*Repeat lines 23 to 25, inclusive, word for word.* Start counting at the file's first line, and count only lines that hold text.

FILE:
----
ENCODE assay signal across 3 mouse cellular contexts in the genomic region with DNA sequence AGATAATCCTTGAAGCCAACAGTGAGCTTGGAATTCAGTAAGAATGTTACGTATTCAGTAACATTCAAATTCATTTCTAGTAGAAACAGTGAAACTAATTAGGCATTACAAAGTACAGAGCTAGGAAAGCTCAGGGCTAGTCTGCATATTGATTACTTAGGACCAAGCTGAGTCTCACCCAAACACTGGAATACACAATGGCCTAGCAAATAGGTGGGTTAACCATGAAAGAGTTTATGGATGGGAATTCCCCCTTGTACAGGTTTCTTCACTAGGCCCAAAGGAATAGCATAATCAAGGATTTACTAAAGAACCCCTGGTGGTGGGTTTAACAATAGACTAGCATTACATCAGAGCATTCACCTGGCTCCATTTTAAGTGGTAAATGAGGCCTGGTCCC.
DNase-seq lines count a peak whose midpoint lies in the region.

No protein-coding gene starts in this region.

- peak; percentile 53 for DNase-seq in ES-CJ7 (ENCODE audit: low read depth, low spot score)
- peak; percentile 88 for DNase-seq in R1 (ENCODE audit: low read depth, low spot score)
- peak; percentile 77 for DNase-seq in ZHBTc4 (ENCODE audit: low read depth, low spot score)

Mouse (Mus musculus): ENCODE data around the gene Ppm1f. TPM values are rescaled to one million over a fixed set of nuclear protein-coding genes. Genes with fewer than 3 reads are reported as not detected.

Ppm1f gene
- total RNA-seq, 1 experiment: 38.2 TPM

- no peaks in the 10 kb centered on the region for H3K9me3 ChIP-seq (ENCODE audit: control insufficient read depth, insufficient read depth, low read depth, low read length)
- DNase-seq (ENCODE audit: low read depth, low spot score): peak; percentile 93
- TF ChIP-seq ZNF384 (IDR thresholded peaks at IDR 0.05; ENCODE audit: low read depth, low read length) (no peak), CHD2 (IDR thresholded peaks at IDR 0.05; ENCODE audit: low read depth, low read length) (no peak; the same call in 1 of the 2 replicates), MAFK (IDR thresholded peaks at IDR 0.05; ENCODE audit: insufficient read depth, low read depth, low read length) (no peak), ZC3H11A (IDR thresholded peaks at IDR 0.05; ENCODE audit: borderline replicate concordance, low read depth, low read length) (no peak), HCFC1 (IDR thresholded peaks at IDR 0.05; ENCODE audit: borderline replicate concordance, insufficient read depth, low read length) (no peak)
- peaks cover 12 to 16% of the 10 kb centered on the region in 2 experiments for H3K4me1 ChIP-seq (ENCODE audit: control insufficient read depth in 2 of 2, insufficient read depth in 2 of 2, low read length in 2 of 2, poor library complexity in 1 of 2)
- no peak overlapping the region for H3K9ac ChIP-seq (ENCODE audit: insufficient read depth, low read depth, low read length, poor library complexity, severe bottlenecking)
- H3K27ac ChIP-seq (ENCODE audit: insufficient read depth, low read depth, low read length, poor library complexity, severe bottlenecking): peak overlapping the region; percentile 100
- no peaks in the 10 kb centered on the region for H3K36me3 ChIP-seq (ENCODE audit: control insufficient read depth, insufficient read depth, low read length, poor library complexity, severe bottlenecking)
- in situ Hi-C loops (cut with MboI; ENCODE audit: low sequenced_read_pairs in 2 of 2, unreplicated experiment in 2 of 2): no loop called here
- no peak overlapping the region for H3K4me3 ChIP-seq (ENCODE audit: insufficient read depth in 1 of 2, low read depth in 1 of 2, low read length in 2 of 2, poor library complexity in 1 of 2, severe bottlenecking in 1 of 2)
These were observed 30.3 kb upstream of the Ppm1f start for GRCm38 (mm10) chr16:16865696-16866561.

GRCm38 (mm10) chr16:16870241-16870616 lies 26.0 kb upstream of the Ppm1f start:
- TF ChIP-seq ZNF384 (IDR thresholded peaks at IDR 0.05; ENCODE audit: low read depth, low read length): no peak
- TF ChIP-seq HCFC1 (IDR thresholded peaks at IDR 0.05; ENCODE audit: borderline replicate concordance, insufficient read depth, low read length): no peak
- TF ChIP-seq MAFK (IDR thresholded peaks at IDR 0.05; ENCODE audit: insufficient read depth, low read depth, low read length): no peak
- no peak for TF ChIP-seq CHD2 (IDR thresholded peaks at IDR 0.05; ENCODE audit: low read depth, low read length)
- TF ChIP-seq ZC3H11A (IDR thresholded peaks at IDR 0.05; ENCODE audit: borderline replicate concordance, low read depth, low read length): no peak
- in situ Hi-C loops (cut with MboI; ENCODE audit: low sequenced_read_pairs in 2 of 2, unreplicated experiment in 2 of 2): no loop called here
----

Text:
- TF ChIP-seq MAFK (IDR thresholded peaks at IDR 0.05; ENCODE audit: insufficient read depth, low read depth, low read length): no peak
- no peak for TF ChIP-seq CHD2 (IDR thresholded peaks at IDR 0.05; ENCODE audit: low read depth, low read length)
- TF ChIP-seq ZC3H11A (IDR thresholded peaks at IDR 0.05; ENCODE audit: borderline replicate concordance, low read depth, low read length): no peak